CEO Jean-Marc Gales (left) with Aslam Farikullah

Lotus is well on its way to becoming a profitable business for the first time in its 68-year history, after overturning losses of up to £168 million (RM927 million) three years ago, according to the Eastern Daily Press. Having joined the business in 2014, CEO Jean-Marc Gales has overseen a three-year plan that has led the company’s overhaul towards profitability.

“We have a turnaround plan that’s firmly on track as well – we have increased revenue – we are planning to do over 2,000 cars this year. We have reduced our costs – the overheads are down 40% in two years, so we have achieved a massive overhead reduction,” said Gales, who has reduced staff numbers from 1,200 to just over 900 worldwide.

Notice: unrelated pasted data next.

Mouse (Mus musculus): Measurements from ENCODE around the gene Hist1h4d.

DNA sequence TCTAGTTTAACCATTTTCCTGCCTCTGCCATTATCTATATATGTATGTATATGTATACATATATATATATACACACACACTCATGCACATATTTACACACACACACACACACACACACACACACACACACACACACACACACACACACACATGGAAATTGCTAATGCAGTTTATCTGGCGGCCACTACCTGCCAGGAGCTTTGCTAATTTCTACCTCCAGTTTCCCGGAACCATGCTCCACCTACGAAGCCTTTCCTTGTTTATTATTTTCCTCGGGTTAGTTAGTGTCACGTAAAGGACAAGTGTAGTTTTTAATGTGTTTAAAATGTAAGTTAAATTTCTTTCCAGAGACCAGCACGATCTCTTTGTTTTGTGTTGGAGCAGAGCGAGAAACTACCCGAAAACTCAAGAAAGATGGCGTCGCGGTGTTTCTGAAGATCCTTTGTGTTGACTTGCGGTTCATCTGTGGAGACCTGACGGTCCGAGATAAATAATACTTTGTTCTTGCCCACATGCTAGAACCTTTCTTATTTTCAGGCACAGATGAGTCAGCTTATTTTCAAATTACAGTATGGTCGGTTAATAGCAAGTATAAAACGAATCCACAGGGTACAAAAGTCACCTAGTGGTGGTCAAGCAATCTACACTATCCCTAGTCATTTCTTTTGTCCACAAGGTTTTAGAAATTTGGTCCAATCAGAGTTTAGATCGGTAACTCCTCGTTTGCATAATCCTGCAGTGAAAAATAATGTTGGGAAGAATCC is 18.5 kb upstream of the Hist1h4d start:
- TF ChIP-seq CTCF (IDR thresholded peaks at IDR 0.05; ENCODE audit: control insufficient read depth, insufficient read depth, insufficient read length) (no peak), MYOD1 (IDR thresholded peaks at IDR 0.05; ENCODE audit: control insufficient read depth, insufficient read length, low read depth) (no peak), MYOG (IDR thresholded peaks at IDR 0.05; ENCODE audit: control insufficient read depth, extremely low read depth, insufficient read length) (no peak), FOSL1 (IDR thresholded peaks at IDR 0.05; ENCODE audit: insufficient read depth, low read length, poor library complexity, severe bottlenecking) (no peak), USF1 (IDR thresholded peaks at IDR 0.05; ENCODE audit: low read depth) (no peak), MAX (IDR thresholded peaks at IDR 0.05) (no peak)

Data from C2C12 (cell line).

“The plan was a three year plan – at the end of the second year we should be cash self-sufficient and starting this financial year which was April 1 we should be profitable. The car side was always bankrolled by the engineering business – now the car side of the business is profitable, for the first time since the company was created, and that’s amazing,” he added.

The plan is based on re-focusing the business on its core value – a pioneering manufacturer of lightweight and benchmark handling sports cars – and looking forensically at all processes. An expanded worldwide dealer network means more cars sold, and Lotus is also targeting the US market with the range-topping Evora 400.

“We have increased our sales in the market – the target this year is over 2,000 and we have a record order book, with 760 cars on order, which is what we didn’t have before,” said Gales, who also hailed the Norfolk carmaker’s staff and the backing of Malaysian owners DRB-Hicom.